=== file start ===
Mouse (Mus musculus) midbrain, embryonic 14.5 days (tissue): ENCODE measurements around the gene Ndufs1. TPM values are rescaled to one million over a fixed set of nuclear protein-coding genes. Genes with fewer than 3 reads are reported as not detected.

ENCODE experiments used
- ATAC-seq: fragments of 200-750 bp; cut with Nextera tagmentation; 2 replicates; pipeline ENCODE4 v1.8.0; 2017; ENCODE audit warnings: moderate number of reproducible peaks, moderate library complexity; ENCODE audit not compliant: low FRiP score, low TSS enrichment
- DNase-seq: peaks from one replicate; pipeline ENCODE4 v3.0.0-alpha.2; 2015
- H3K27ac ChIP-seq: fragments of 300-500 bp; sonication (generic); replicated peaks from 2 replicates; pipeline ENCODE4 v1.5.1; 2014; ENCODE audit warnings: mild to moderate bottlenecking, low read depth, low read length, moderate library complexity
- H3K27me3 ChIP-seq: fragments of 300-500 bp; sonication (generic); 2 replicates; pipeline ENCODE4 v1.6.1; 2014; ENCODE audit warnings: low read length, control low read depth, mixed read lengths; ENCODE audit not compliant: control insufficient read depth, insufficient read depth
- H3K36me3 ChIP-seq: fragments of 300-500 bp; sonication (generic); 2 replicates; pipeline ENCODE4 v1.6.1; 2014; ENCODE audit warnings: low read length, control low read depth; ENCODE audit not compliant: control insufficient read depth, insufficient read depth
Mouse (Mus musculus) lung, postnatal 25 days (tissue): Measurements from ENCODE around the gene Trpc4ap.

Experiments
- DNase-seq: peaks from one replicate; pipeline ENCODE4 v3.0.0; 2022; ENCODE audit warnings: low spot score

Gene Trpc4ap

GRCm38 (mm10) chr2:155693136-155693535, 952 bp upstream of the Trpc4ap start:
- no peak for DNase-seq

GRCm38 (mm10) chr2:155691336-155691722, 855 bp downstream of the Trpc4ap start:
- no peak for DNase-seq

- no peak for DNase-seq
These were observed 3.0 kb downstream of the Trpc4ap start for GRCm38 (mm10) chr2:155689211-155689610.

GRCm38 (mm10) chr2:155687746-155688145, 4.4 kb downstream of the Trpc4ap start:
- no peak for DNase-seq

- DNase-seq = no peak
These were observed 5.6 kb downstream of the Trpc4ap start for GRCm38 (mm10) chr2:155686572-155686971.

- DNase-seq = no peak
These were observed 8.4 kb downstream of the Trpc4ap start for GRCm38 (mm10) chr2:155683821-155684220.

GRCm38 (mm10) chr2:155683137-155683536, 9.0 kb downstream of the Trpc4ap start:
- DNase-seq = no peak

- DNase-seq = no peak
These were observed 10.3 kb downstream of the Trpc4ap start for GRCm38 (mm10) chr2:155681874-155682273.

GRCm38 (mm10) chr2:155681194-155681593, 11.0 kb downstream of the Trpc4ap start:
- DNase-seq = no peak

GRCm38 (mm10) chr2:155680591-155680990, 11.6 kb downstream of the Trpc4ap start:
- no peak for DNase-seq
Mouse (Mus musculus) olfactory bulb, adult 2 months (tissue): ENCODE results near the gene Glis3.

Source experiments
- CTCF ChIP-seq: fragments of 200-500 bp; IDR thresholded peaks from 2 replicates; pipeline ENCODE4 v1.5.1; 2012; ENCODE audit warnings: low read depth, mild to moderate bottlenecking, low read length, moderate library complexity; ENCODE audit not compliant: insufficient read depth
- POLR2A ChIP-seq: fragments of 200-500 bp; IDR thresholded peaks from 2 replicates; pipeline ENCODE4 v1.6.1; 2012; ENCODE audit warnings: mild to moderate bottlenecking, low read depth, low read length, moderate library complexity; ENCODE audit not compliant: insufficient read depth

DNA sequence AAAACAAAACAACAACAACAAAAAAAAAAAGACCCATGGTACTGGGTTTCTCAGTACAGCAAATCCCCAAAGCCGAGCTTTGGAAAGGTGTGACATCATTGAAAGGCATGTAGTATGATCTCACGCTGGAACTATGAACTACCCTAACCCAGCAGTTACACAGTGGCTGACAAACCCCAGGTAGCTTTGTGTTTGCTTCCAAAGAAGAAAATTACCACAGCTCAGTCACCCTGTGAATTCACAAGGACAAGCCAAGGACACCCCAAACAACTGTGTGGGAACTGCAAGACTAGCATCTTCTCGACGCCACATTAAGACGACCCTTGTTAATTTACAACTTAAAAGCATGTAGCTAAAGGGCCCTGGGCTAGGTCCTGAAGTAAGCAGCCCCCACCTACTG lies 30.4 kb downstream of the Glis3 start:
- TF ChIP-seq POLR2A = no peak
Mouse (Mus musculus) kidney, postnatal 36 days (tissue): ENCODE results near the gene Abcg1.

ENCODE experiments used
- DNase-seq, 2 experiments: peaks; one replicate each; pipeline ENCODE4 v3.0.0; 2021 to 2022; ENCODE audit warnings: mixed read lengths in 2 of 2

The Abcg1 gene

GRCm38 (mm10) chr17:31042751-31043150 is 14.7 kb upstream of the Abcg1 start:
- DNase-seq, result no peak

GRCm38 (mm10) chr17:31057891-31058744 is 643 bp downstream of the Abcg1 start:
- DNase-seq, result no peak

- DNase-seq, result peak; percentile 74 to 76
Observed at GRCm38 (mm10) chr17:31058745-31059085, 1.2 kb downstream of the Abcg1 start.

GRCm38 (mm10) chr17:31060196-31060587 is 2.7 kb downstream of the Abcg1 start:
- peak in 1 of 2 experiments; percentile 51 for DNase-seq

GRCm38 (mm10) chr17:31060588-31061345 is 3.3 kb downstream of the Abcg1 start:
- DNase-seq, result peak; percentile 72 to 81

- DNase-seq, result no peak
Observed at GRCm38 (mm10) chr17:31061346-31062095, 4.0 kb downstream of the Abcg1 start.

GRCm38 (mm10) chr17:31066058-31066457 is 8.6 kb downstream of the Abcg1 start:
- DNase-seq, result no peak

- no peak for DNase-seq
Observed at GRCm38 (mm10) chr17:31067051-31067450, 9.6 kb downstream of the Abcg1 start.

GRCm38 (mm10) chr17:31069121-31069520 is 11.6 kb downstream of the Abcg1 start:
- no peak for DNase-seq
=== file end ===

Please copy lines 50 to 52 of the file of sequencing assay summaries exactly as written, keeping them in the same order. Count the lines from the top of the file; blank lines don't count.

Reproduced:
GRCm38 (mm10) chr17:31060588-31061345 is 3.3 kb downstream of the Abcg1 start:
- DNase-seq, result peak; percentile 72 to 81

- DNase-seq, result no peak